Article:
• Loans constitute a large part of funding for crisis response. Loans represented just over half of all funding in our sample. For middle-income countries like Indonesia, this is perhaps expected, and it is certainly true that poorer countries borrow less. Loans represented 13% in Mozambique, 35% in DRC, and 48% in Nepal, which should be seen alongside the fact that Mozambique was already in debt distress when the cyclones struck, and DRC was at moderate risk of debt distress.

    There are different schools of thought concerning loans: some in our research team felt that countries should have the freedom to take on more loans - as much as they needed to fund their critical response and recovery – anything less would stifle development and prolong suffering. Others felt that there was a justice issue, that already-poor countries should not be taking on more debt for disasters, many of which have been supercharged by climate change that they had not caused. There is remarkably little written in the crisis financing literature about this – more analysis is required.

So, what needs to happen next?

The report has a raft of recommendations, but here are a few of the key takeaways:

  1. Many risks are understood and many crises can be predicted, yet most actors make funding decisions once the crisis has begun. Instead, all actors need to provide a greater proportion of their funding as pre-arranged based on pre-agreed triggers for response. In our study, the World Bank Cat DDO and sovereign insurance paid out in less than two weeks – such fast disbursement could transform crisis response. And simply knowing that this funding will arrive, can incentivise governments and response partners to put systems in place in advance to ensure that this funding will be used most effectively.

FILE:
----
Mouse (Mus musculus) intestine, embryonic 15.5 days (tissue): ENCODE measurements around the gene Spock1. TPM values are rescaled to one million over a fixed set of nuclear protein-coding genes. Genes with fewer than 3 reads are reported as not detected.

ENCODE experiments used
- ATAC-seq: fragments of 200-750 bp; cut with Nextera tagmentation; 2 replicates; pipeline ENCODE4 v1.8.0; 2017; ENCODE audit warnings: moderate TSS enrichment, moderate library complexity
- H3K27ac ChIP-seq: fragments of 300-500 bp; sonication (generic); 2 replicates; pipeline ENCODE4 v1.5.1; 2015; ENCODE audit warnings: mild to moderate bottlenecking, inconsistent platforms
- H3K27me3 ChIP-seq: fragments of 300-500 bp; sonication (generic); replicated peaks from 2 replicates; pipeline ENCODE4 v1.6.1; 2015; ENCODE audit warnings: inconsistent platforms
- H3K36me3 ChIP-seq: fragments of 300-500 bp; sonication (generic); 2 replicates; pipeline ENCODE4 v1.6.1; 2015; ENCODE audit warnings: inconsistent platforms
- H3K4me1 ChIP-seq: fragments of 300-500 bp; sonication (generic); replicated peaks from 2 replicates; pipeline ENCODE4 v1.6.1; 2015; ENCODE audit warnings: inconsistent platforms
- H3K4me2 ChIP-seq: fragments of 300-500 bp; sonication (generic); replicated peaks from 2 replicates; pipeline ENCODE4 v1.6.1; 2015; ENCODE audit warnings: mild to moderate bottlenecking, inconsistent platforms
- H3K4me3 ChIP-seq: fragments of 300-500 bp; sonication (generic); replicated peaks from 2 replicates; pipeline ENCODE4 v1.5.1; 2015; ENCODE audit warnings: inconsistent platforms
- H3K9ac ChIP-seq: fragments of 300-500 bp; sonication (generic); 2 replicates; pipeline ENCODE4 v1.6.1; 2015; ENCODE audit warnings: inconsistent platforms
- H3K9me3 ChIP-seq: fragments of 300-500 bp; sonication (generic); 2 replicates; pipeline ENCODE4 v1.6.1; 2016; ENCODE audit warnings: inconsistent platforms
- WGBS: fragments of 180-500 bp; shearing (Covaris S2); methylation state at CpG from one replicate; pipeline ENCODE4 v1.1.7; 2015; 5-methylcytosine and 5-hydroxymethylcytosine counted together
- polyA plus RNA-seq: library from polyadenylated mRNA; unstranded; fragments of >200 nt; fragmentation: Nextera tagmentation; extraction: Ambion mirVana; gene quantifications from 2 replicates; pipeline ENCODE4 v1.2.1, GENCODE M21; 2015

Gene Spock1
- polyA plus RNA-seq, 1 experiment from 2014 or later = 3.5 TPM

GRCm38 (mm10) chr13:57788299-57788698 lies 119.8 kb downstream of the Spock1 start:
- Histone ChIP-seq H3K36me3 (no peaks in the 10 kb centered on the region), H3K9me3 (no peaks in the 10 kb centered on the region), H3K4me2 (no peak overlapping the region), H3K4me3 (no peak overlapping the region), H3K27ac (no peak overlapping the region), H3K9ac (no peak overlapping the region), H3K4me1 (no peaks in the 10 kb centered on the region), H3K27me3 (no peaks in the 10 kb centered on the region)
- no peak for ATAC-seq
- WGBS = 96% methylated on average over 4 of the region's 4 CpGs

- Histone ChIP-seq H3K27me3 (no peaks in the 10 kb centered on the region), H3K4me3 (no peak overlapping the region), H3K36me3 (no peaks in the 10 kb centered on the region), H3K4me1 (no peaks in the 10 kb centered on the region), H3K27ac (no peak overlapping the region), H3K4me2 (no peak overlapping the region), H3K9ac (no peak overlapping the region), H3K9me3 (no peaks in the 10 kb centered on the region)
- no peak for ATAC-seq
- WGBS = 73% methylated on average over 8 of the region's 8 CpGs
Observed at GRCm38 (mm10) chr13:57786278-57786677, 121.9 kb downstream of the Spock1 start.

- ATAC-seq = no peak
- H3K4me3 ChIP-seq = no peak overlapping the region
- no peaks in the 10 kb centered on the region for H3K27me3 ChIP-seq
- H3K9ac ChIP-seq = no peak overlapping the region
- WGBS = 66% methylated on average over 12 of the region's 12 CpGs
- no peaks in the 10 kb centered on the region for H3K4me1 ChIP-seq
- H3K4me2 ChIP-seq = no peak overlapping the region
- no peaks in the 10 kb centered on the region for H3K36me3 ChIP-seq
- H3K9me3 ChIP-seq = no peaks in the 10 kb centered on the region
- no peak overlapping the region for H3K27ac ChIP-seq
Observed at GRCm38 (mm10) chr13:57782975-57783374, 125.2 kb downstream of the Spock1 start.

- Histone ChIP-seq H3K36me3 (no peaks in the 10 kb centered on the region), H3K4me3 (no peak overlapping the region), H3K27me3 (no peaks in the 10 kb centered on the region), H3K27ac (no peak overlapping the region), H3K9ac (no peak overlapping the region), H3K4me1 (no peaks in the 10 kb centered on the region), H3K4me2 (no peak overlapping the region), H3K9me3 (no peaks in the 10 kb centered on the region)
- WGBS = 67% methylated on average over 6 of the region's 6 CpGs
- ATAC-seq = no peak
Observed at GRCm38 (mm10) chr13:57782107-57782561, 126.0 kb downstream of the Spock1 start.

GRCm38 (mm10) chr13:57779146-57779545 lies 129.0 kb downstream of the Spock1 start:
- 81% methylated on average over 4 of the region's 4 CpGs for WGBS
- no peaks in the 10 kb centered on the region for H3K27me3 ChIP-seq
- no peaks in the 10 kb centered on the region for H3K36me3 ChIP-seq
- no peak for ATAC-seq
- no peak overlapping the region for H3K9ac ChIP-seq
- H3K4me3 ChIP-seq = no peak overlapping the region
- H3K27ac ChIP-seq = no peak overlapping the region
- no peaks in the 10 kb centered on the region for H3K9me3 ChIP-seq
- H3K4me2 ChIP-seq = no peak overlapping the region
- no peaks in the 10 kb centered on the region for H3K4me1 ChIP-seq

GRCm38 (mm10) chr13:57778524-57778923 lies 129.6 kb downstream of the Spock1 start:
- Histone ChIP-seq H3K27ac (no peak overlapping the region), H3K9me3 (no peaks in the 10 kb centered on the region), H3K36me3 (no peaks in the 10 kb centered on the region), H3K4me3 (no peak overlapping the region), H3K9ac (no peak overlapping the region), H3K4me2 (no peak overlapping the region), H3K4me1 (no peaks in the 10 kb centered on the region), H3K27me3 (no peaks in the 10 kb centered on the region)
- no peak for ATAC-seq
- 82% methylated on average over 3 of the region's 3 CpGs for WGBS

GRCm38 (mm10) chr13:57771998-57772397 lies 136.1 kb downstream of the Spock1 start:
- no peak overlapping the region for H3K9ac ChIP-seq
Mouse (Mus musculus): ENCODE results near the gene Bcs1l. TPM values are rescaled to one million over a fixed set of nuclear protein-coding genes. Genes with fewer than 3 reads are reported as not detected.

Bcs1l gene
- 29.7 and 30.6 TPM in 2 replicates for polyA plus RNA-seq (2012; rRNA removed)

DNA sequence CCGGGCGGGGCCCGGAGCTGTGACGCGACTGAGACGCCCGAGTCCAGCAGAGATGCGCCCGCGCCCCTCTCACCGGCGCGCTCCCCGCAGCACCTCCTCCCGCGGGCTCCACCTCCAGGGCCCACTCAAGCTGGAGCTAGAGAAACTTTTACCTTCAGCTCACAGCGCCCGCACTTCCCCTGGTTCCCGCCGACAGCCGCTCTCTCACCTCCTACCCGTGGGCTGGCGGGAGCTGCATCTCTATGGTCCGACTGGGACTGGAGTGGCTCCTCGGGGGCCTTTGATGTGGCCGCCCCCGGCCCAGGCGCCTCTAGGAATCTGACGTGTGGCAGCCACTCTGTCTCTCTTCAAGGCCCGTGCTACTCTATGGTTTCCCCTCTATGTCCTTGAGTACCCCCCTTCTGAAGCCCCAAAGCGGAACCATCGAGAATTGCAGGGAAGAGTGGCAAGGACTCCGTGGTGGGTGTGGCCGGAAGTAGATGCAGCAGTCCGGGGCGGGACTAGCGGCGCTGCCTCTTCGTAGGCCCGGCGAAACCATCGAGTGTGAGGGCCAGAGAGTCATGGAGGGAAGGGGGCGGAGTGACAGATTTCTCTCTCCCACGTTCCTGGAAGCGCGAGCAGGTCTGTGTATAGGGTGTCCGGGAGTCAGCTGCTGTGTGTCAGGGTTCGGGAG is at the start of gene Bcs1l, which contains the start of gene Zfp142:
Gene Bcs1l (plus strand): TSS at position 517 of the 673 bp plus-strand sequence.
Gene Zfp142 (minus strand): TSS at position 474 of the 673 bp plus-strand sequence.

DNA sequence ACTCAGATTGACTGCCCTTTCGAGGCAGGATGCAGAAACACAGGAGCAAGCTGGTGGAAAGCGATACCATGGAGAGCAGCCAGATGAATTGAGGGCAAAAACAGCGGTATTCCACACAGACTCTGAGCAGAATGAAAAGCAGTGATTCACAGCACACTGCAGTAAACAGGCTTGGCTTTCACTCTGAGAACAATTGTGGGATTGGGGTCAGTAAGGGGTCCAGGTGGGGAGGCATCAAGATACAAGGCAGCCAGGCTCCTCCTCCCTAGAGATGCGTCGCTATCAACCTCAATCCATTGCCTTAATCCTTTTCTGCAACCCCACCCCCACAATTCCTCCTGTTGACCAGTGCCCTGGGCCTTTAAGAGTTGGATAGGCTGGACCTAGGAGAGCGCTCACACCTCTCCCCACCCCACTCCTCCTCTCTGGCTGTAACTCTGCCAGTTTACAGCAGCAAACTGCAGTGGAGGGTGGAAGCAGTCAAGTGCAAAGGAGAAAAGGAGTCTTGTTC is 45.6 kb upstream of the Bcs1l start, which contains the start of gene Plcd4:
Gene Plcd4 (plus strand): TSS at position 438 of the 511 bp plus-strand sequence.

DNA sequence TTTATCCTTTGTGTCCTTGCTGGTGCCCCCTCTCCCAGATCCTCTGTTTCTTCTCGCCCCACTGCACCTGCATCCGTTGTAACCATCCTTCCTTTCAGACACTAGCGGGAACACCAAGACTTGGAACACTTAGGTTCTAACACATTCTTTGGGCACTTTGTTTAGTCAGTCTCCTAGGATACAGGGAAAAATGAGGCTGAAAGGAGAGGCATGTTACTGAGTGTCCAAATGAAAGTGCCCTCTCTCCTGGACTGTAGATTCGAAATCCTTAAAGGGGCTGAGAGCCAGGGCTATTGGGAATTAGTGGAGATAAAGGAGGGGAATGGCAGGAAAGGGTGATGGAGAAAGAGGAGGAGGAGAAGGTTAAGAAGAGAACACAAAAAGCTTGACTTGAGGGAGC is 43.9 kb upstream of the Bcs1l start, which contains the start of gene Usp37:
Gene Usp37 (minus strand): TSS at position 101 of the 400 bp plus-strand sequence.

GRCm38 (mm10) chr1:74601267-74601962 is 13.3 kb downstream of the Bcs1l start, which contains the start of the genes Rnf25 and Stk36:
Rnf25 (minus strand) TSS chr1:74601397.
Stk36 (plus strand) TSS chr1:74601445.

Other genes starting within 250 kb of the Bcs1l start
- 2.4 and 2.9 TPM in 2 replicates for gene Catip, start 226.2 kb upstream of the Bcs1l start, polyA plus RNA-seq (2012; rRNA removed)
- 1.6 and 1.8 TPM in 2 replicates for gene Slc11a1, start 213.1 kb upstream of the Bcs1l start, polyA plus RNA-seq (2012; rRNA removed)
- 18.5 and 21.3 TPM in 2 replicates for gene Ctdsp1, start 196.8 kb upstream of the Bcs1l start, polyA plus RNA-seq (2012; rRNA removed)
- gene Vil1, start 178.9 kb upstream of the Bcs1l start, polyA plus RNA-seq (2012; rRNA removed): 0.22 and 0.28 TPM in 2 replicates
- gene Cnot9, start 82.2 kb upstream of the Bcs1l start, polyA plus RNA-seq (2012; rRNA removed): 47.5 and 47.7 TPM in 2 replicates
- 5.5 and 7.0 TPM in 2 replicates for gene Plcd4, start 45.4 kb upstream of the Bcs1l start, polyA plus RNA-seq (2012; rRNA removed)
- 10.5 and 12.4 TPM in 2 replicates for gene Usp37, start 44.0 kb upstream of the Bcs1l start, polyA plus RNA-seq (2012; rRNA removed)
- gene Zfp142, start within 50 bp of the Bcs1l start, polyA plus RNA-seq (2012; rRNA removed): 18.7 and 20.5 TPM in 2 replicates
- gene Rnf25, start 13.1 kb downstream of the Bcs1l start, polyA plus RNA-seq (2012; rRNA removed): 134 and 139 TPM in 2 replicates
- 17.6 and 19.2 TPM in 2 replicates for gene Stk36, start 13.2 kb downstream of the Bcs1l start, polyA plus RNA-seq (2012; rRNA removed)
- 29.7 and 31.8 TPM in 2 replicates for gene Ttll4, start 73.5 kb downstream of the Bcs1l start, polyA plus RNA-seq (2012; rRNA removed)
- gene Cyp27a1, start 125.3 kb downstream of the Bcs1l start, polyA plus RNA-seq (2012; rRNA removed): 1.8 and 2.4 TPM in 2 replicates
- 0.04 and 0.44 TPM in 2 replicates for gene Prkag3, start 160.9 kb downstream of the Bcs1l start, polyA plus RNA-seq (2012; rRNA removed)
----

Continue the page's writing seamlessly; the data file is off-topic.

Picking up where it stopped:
2. Despite real progress, more is needed to speed up the World Bank’s crisis financing. Including CERCs in all programmes and doing contingency planning such that funding can be disbursed quickly is low hanging fruit.

  3. Disaster risk finance can seem to be about technical financial mechanisms, and isn’t necessarily what gets humanitarians out of bed in the morning. But risk models, contingent credit, triggers, contingency funds, early response mechanisms etc are all a means to a very important end. Humanitarians should get more involved in shaping and delivering DRF programmes (such as those implemented by the Start Network) and join the Centre’s campaign to make pre-arranged financing the standard way to pay for crises.

This blog first appeared on the Centre for Disaster Protection website

Image credit: Fernando Gandarillas / IFRC

About the author:

Debbie Hillier is a Principal Consultant for Climate Change & Disaster Risk at Oxford Policy Management. Prior to OPM, Debbie spent 20 years working at Oxfam as a policy advisor working on disaster risk and response, humanitarian crises, and the Control Arms Campaign.